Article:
The federal JobKeeper coronavirus program is currently set to end on March 28, removing the struts which kept Australia’s businesses open through pandemic-related closures.
The program’s enrollment peaked in the quarter ending September 2020, with 3.75 million workers receiving the subsidy that month, but by December that figure was down to 1.54 million, with the bulk of those payments going to Victoria (626,000 workers).
In September, the regulations were changed, starting to step down the program’s support. Adelong Gold Rush Cafe owner Rick Singh said his JobKeeper payments stopped at that time.
“We were not eligible to get any since September,” he explained.
“Mostly it’s me and my wife [working at the cafe]. It’s alright, still going. It did pick up a bit before they shut the borders. The school holidays were really good, but when the kids went back to school, it slowed down a bit.”
Mr Singh had been concerned last year about how his business would survive after the dual disasters of the fires and Covid and said that the year has been difficult, but “not too bad.”
He said he doesn’t know of any business owners still receiving JobKeeper support.
“Only very rarely anyone is getting it,” he said. “None of my friends have been getting it since last year.”
Treasurer Josh Frydenberg said the numbers show that Australia is ready to wind down JobKeeper.
“These improvements have been broad based across the country and we have seen encouraging signs across all sectors,” he said.
Margaret Langridge, Owner/Manager of Helloworld Travel in Tumut, is one of those few who qualified for the extended JobKeeper payment past last September’s cut-off.
“We are currently still receiving the job keeper payments and they are set to end on the 28th March,” she said.
The payments have allowed Helloworld Travel Tumut to keep the business open, paying staff while they support our clients with travel cancellations, refunds and credits.
“With the current situation of borders closing within Australia, it is very hard for people to plan any travel with confidence,” said Mrs Langridge, “At this stage we are not even able to utilise the many credits we have on hold.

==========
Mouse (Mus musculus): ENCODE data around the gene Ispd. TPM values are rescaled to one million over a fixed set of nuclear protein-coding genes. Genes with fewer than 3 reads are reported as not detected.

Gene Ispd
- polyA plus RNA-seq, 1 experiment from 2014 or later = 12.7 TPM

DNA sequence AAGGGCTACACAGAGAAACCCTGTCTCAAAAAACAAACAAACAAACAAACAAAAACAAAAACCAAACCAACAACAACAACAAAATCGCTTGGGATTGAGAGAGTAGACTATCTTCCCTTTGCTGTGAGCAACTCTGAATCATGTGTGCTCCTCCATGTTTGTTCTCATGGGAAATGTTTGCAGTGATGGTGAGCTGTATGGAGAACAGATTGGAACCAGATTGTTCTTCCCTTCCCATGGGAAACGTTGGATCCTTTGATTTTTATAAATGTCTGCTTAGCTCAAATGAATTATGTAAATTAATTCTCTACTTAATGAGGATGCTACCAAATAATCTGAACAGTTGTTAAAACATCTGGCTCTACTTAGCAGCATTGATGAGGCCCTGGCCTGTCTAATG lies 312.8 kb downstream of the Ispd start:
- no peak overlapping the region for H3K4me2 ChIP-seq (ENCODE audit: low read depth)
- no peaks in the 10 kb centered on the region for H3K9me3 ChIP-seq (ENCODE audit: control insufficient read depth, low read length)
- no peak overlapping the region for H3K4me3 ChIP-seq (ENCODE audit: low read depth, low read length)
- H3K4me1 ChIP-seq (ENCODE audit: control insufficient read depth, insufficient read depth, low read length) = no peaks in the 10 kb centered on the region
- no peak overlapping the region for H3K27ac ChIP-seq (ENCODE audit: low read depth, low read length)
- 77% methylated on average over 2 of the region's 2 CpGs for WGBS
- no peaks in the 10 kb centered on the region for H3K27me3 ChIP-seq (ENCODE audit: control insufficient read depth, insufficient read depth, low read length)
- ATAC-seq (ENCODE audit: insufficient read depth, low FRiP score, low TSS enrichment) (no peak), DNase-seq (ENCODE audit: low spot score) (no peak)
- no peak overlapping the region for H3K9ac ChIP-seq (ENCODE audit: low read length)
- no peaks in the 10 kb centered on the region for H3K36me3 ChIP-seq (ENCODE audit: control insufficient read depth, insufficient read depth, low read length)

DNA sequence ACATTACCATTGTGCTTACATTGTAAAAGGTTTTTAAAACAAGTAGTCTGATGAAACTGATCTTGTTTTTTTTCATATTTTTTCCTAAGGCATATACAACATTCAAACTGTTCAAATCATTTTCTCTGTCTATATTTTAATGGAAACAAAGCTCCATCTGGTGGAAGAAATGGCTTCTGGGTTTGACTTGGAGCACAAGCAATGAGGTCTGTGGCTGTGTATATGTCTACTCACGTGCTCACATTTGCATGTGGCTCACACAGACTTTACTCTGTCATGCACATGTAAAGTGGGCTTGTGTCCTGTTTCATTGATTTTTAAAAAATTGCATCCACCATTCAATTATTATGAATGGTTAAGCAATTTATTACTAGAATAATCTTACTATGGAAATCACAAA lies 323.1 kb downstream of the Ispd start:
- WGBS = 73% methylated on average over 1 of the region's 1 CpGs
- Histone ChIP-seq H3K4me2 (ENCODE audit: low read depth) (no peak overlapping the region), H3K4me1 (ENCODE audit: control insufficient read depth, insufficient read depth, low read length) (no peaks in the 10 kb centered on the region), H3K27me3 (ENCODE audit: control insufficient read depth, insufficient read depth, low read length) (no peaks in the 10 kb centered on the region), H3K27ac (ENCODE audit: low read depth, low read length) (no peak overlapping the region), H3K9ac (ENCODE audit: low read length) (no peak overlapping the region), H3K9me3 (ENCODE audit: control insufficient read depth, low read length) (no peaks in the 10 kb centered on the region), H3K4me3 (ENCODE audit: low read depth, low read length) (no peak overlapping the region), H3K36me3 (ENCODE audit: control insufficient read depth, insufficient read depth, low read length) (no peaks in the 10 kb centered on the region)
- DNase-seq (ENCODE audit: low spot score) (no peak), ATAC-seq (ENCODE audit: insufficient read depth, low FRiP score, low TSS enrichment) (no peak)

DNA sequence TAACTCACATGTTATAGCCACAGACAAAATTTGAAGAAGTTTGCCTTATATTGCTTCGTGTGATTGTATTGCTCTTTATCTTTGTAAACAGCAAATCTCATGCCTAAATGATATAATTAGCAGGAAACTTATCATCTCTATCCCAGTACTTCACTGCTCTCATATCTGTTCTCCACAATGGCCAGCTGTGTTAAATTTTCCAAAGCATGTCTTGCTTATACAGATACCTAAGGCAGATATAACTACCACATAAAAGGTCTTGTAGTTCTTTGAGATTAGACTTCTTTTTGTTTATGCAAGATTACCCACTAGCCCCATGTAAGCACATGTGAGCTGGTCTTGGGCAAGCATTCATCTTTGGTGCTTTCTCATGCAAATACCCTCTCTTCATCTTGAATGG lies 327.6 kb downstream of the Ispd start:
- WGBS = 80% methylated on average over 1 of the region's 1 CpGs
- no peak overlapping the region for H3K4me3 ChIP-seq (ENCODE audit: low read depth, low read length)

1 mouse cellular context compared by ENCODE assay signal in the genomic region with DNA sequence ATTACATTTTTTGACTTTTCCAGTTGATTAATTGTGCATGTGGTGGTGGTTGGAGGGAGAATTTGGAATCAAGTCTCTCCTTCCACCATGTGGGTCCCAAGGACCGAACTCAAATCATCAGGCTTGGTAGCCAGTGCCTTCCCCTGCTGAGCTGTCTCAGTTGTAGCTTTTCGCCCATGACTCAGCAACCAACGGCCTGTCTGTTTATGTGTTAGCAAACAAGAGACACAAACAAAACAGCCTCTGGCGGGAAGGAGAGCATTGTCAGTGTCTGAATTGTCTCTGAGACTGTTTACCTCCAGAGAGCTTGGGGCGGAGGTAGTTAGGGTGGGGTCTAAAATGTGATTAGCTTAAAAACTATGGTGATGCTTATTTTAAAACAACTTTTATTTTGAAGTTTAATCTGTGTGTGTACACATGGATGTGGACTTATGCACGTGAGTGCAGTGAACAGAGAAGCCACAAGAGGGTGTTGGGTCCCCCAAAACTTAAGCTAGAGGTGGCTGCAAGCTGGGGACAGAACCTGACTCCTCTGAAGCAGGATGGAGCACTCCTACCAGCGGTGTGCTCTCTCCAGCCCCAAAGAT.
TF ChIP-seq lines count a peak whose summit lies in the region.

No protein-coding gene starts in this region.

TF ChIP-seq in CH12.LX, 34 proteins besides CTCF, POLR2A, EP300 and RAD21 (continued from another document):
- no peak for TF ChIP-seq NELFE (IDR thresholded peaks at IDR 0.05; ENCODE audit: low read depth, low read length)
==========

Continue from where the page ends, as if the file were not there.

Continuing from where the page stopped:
“Obviously if JobKeeper is not extended past the 28th of March in either its current form or in a slightly different format, we will find it extremely hard moving forward.”
Anthony McFarlane, Regional Manager for BusinessNSW in Murray-Riverina, said it would be crucial for many small businesses for JobKeeper to continue in some form.
“We found in the most recent business conditions survey that BusinessNSW conducted for the December quarter across NSW, 23 per cent of businesses believed they were at high risk of failure when support such as JobKeeper, tax relief and interest waivers and other measures come to an end,” said Mr McFarlane.
“We’re supporting the Australian Chamber of Commerce and industry’s call to introduce a new program of wage subsidy post-March to support businesses heavily impacted by government restrictions, especially those in travel, tourism and hospitality sectors.”
Mr McFarlane and BusinessNSW say that business owners need “more certainty on the new arrangements going forward” to enable them to plan their way through the various forms of restrictions and border closures in place.